Devorah Kur
A Searcher for Truth and Meaning

Connecting to the Yizkor Service during lockdown

(Unsplash)
(Unsplash)

As a bereavement counselor I see people struggling with the idea of what happens now after someone they love has passed away. They ask, “How can I still have a relationship? Has it ended?” The relationship doesn’t end after the death of a loved one, it changes, and a lot of what it now becomes is up to us. Yizkor is one place to start building this ‘new’ relationship.

This year the Yizkor service will be different from all other years, just as Pesach has been different from all other years. Four times a year Shul is usually the most crowded at the Yizkor service, but actually Yizkor doesn’t need to be said with a minyan! Especially this year when we cannot be in Shul with our communities, Yizkor can (and should) still be recited at home.

A beautiful idea I heard from Rabbi Shmuel Greenberg is that at the Pesach Seder, we encourage children to ask questions. This is our obligation as parents to teach about our ancestors and our history so that our children will feel connected. Now at the end of the Chag we say the Yizkor service. It is a time when we remember those who are no longer with us today, a time when we remember how we were once those children who asked our loved ones the questions on Seder night. It is a time when we ask ourselves who we are today because of the influence that they had on us during their lifetime.

The actual Yizkor service is just a few minutes long. So how are we supposed to feel anything when it passes so quickly? If we look at the Pesach Seder, the discussion about the 4 sons or Chad Gadya are just a few lines, yet books and elaborate discussions could be had about each one. So, the best way to get around this is to prepare beforehand. The same is true with the Yizkor service. Preparing beforehand can help us meaningfully connect to the service. Once we have done all of this background thinking and contemplation we are ready for the prayers itself.

Rabbi Jonathan Sacks said, “There is a profound difference between history and memory. History is HIS-story – an event that happened sometime else to someone else. Memory is my story – something that happened to me and is a part of who I am. History is information. Memory by contrast, is a part of identity.” For me, Yizkor has become a time of contemplation, where at the beginning of the service I imagine what my loved one (my dad) would be thinking of the life I am leading. I ask myself if he would be proud of my choices and decisions. It’s like a four times a year stock-take of my life.

In the Koren Siddur it says, “Remembrance is fundamental to Judaism. The past is not lost; we remain connected to it to the extent that we remember it, honour it, and keep faith with it. We are its heirs – our lives are part of a story that began long before we were born and will continue long after we physically cease to be. Above all, G-d remembers – as we say in every Amidah, He ‘remembers’ the loving-kindness of the fathers. For Him, there is no forgetting….. At Yizkor, our memory reaches out to that of G-d. We ask Him to remember those of our family who are no longer here. We ask Him to look on the good we do … for it is because of their influence on us that we are in the synagogue; that we pray, and that we try to do good in this life. A connection is thus made between the dead and the living. We remember them; with G-ds help, their virtues live on in us. That is as much of immortality as we can know in the land of the living.”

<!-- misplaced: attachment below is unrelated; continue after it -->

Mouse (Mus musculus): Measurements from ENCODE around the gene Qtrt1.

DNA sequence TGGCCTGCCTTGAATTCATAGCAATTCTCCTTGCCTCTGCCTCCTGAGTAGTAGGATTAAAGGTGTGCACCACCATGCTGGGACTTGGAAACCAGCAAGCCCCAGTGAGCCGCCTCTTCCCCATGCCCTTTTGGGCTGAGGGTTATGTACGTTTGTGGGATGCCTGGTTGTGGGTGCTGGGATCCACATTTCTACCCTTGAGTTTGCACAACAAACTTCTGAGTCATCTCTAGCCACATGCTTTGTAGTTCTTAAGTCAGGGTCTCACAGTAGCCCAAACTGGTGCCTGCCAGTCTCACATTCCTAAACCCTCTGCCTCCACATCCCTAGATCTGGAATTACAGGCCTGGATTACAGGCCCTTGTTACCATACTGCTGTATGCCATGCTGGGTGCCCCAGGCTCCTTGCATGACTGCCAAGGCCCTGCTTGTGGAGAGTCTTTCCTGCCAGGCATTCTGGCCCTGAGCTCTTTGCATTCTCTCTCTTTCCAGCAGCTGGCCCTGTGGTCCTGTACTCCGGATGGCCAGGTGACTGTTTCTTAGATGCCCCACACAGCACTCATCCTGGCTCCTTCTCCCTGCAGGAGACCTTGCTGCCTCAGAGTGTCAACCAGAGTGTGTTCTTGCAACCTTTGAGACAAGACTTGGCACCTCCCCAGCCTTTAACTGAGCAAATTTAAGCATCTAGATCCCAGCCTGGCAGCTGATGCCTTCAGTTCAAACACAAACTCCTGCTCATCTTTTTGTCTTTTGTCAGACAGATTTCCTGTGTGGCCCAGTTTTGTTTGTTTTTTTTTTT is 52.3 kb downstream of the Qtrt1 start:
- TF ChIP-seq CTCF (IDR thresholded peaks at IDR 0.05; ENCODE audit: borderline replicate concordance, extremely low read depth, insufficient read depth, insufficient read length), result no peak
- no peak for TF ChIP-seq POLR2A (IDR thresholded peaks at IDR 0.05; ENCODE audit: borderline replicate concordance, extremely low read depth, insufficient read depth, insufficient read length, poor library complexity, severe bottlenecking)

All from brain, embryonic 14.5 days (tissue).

When someone you love dies, it can feel like the relationship has ended, but the Yizkor service comes to show us that while it may have ended physically, it has not ended spiritually. In this way, the relationship has changed, not ended. At the end of the service we make a promise to give money to charity on behalf of those who are departed. This is a serious vow and one which we should fulfil as soon as possible after the holiday/Chag is over. Our loved ones are no longer able to give charity for themselves and in a sense this is our opportunity to do something for their souls when they are not able to do for themselves anymore.

Before the Chag begins, we light a Yartzeit Candle to commemorate those who have departed. The Yizkor service is not just remembering your personal losses, we also remember the soldiers killed in the IDF and the Jewish martyrs, including the victims of the Holocaust, because we are the guardians of their memory. In the Koren Siddur it says, “The dead cannot be brought back to life, but we can act in such a way as to ensure that they did not die in vain, by showing that the faith for which they died still lives.”

Rabbi Avraham Tanzer says, “The Yizkor is meant to be far more than a sentimental religious ritual honouring the dead. It is a religious challenge, a relentless prodding of our religious conscience. Moreover, Yizkor is a commitment. By its recital, we can resolve to change our thoughts and actions; indeed, our entire lives. Only by doing this can we truly gain the Yizkor experience. Only in this way can we truly honour the memory of those we love.”